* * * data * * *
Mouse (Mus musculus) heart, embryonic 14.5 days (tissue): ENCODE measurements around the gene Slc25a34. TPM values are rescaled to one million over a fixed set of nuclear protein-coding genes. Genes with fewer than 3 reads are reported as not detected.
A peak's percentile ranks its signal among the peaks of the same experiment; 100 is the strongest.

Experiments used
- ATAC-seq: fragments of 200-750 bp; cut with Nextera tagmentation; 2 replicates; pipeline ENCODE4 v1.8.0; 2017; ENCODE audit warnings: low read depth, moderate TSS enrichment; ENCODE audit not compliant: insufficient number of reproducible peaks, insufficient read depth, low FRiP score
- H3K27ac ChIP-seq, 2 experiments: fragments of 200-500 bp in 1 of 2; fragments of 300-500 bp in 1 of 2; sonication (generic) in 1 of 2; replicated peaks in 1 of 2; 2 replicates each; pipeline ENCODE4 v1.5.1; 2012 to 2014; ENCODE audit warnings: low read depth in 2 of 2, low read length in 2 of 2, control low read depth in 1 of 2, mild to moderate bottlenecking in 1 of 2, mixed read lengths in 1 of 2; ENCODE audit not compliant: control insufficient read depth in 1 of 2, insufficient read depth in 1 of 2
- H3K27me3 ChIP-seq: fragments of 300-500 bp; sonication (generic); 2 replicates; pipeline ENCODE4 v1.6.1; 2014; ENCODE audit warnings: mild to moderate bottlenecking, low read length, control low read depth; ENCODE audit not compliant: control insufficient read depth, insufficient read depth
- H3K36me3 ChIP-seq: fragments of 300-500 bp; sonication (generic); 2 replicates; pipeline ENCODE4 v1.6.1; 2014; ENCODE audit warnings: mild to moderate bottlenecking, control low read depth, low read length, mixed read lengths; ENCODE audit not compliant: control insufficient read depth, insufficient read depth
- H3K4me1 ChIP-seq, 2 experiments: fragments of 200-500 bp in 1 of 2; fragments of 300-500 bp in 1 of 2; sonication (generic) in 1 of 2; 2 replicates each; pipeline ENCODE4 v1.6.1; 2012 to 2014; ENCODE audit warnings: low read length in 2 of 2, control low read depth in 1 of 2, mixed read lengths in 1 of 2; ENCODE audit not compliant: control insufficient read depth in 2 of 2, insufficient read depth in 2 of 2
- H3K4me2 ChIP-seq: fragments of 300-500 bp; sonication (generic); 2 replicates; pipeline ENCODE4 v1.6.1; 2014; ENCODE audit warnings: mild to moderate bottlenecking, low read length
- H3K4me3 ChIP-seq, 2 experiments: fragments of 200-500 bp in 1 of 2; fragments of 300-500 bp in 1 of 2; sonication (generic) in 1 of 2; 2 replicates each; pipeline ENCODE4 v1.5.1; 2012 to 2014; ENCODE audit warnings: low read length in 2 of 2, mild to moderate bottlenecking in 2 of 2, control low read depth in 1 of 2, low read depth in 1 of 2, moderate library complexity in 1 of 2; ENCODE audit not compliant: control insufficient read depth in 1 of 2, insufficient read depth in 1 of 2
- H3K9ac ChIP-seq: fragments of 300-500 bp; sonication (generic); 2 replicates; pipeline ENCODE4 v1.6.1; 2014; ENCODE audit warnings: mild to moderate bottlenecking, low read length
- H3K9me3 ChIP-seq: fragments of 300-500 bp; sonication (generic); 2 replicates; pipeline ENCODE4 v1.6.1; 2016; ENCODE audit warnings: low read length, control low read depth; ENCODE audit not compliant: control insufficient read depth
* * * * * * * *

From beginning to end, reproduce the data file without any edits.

Mouse (Mus musculus) heart, embryonic 14.5 days (tissue): ENCODE measurements around the gene Slc25a34. TPM values are rescaled to one million over a fixed set of nuclear protein-coding genes. Genes with fewer than 3 reads are reported as not detected.
A peak's percentile ranks its signal among the peaks of the same experiment; 100 is the strongest.

Experiments used
- ATAC-seq: fragments of 200-750 bp; cut with Nextera tagmentation; 2 replicates; pipeline ENCODE4 v1.8.0; 2017; ENCODE audit warnings: low read depth, moderate TSS enrichment; ENCODE audit not compliant: insufficient number of reproducible peaks, insufficient read depth, low FRiP score
- H3K27ac ChIP-seq, 2 experiments: fragments of 200-500 bp in 1 of 2; fragments of 300-500 bp in 1 of 2; sonication (generic) in 1 of 2; replicated peaks in 1 of 2; 2 replicates each; pipeline ENCODE4 v1.5.1; 2012 to 2014; ENCODE audit warnings: low read depth in 2 of 2, low read length in 2 of 2, control low read depth in 1 of 2, mild to moderate bottlenecking in 1 of 2, mixed read lengths in 1 of 2; ENCODE audit not compliant: control insufficient read depth in 1 of 2, insufficient read depth in 1 of 2
- H3K27me3 ChIP-seq: fragments of 300-500 bp; sonication (generic); 2 replicates; pipeline ENCODE4 v1.6.1; 2014; ENCODE audit warnings: mild to moderate bottlenecking, low read length, control low read depth; ENCODE audit not compliant: control insufficient read depth, insufficient read depth
- H3K36me3 ChIP-seq: fragments of 300-500 bp; sonication (generic); 2 replicates; pipeline ENCODE4 v1.6.1; 2014; ENCODE audit warnings: mild to moderate bottlenecking, control low read depth, low read length, mixed read lengths; ENCODE audit not compliant: control insufficient read depth, insufficient read depth
- H3K4me1 ChIP-seq, 2 experiments: fragments of 200-500 bp in 1 of 2; fragments of 300-500 bp in 1 of 2; sonication (generic) in 1 of 2; 2 replicates each; pipeline ENCODE4 v1.6.1; 2012 to 2014; ENCODE audit warnings: low read length in 2 of 2, control low read depth in 1 of 2, mixed read lengths in 1 of 2; ENCODE audit not compliant: control insufficient read depth in 2 of 2, insufficient read depth in 2 of 2
- H3K4me2 ChIP-seq: fragments of 300-500 bp; sonication (generic); 2 replicates; pipeline ENCODE4 v1.6.1; 2014; ENCODE audit warnings: mild to moderate bottlenecking, low read length
- H3K4me3 ChIP-seq, 2 experiments: fragments of 200-500 bp in 1 of 2; fragments of 300-500 bp in 1 of 2; sonication (generic) in 1 of 2; 2 replicates each; pipeline ENCODE4 v1.5.1; 2012 to 2014; ENCODE audit warnings: low read length in 2 of 2, mild to moderate bottlenecking in 2 of 2, control low read depth in 1 of 2, low read depth in 1 of 2, moderate library complexity in 1 of 2; ENCODE audit not compliant: control insufficient read depth in 1 of 2, insufficient read depth in 1 of 2
- H3K9ac ChIP-seq: fragments of 300-500 bp; sonication (generic); 2 replicates; pipeline ENCODE4 v1.6.1; 2014; ENCODE audit warnings: mild to moderate bottlenecking, low read length
- H3K9me3 ChIP-seq: fragments of 300-500 bp; sonication (generic); 2 replicates; pipeline ENCODE4 v1.6.1; 2016; ENCODE audit warnings: low read length, control low read depth; ENCODE audit not compliant: control insufficient read depth